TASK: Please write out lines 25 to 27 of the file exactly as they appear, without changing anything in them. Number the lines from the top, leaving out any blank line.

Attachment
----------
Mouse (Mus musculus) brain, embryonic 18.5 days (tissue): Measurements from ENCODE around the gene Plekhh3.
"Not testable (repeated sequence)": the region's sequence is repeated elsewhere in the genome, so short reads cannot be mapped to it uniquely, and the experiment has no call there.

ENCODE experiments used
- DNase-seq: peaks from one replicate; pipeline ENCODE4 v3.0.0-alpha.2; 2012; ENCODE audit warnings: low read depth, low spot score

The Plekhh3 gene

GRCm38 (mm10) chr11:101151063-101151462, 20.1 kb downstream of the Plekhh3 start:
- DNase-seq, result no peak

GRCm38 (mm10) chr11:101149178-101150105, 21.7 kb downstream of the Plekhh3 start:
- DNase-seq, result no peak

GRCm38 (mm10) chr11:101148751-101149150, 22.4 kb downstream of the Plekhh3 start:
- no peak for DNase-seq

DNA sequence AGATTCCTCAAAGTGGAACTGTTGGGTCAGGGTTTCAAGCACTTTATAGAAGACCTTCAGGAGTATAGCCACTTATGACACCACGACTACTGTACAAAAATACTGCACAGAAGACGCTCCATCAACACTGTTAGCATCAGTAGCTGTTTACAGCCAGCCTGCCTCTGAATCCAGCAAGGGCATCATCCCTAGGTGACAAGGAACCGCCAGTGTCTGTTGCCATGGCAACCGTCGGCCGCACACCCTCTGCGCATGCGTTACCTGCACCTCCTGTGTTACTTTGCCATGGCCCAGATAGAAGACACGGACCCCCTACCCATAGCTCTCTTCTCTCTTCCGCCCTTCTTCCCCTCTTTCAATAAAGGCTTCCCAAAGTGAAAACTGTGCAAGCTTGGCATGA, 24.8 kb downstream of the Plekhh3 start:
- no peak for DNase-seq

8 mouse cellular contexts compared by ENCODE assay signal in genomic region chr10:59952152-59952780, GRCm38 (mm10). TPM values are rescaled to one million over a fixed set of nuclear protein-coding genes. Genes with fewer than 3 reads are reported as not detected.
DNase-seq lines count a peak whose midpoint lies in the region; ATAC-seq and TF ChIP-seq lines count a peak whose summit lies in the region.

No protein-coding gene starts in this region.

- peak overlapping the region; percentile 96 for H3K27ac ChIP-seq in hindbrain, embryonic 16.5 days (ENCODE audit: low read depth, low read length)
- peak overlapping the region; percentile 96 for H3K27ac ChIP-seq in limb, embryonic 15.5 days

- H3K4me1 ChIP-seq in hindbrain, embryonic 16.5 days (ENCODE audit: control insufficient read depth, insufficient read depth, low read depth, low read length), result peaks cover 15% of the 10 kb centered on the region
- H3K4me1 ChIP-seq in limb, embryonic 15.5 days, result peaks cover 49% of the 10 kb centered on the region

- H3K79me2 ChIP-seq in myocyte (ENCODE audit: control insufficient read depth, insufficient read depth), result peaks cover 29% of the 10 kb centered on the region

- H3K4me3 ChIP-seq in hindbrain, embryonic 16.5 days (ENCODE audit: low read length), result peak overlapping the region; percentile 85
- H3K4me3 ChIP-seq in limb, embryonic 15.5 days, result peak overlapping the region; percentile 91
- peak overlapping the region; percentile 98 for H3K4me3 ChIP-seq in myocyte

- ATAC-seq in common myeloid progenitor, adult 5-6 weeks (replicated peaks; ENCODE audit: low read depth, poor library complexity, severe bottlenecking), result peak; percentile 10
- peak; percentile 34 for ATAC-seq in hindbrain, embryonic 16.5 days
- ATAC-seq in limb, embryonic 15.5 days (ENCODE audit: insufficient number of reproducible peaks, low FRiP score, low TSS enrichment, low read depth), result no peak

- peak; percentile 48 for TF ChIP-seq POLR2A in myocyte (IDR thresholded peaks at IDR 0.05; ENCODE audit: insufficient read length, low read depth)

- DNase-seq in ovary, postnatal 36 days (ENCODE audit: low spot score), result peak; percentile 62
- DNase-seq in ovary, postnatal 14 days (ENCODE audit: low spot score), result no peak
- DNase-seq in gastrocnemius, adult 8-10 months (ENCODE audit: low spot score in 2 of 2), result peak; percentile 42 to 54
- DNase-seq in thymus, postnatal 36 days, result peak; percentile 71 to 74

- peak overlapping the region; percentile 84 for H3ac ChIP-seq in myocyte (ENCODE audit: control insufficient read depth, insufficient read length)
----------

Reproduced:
- ATAC-seq in common myeloid progenitor, adult 5-6 weeks (replicated peaks; ENCODE audit: low read depth, poor library complexity, severe bottlenecking), result peak; percentile 10
- peak; percentile 34 for ATAC-seq in hindbrain, embryonic 16.5 days
- ATAC-seq in limb, embryonic 15.5 days (ENCODE audit: insufficient number of reproducible peaks, low FRiP score, low TSS enrichment, low read depth), result no peak